My name is Jennifer and I’m a Colorado Licensed Landscape Architect #1112, a Colorado Master Gardener, Denver Master Composter and a Permaculture Design Certificate Holder.
“I was excited to learn about different permaculture techniques and the ways people built their life around self-grown organic produce.”
Ever since I can remember I have passionately been involved in landscaping and environmental work. I chose to go to the University of Massachusetts to study Landscape Architecture, and to finish my degree at California Polytechnic State University. Although I really enjoyed learning about landscape architecture in school, I didn’t want to pursue a career in it after my college graduation. I decided to travel around South America with a friend, and while there, had the opportunity to work on an organic farm north of Buenos Aires, Argentina. I was excited to learn about different permaculture techniques and the ways people built their life around self-grown organic produce. Since I was already a vegetarian, I was in love with the idea.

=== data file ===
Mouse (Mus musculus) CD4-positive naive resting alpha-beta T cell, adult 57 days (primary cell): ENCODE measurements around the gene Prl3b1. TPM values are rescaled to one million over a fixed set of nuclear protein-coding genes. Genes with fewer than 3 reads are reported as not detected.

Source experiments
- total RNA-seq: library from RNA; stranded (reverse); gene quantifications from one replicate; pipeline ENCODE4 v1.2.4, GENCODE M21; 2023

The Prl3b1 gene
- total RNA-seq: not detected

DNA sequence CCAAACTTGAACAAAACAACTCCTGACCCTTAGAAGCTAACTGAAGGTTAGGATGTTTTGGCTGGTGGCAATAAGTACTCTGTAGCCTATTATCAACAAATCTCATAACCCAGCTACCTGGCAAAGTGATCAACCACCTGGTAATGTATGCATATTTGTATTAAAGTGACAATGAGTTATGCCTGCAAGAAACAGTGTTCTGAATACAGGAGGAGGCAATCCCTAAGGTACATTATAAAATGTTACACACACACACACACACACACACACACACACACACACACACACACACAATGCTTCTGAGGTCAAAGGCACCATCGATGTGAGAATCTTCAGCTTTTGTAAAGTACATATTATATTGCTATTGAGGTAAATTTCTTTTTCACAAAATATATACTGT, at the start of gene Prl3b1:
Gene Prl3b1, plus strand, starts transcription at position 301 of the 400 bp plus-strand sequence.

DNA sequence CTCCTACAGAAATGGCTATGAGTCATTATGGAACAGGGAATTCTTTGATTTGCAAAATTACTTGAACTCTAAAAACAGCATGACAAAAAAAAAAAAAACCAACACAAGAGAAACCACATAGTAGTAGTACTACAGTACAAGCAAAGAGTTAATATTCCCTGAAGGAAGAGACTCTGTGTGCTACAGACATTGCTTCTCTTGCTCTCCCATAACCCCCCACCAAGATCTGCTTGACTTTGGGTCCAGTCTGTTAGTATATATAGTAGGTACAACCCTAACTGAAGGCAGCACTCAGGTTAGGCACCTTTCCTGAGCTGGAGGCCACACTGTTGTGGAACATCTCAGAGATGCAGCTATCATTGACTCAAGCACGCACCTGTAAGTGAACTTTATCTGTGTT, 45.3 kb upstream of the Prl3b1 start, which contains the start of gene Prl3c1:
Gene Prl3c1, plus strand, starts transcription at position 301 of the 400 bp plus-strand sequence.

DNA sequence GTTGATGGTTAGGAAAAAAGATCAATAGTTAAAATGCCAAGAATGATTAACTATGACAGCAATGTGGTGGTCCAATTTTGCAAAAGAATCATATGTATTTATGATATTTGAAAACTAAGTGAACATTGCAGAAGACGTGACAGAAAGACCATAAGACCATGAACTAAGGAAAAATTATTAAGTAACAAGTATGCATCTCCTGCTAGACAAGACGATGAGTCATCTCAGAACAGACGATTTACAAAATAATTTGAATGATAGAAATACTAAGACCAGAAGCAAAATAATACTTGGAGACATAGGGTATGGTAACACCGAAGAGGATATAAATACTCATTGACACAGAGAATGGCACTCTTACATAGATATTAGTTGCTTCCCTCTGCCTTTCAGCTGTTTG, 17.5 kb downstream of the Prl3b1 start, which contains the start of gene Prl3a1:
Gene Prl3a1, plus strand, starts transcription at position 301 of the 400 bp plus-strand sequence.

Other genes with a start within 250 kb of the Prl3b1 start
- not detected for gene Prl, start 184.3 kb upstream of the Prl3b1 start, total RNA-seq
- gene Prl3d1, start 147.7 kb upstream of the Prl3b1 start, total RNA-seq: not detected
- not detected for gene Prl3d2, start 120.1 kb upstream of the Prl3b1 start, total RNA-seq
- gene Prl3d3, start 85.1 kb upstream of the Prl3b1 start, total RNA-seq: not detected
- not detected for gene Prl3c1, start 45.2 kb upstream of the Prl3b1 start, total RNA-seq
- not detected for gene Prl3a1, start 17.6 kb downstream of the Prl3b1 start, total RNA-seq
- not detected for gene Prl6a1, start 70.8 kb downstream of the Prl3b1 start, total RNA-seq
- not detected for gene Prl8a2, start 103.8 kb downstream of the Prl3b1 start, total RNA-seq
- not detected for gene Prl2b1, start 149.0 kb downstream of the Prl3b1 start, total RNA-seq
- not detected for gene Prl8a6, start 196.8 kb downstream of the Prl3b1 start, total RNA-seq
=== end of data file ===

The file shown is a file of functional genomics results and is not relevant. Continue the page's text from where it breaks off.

“A few months after we planted the gardens, a friend of mine from the community came to me excited and told me about the bounty of vegetables he and his family had to eat. It was at that point when I realized the importance of gardens in people’s lives.”
I returned back to Connecticut and worked at a landscape architecture firm where I continued to learn about design, space and the way we fit into our environment. However, I still was not satisfied and needed to explore the ways of the world more. I planned a solo trip around the world and found myself planting banana trees in the hills of Thailand and eventually in Tanzania where I helped plant over 1,000 native African trees.
When I returned back to the States, I moved to Washington, D.C. for yet another landscape architecture position. Several months into it I concluded it was not for me and went to work in the Dominican Republic for 6 months. While I was there I had the opportunity to work with impoverished Haitian migrant communities and build community gardens to combat one of their largest problems- hunger. A few months after we planted the gardens, a friend of mine from the community came to me excited and told me about the bounty of vegetables he and his family had to eat. It was at that point when I realized the importance of gardens in people’s lives.
Since I have moved to Denver, I have continued to study the edible landscape. I’ve chosen to create UpBeet landscapes to help people re-connect with their food source and nature through effective design.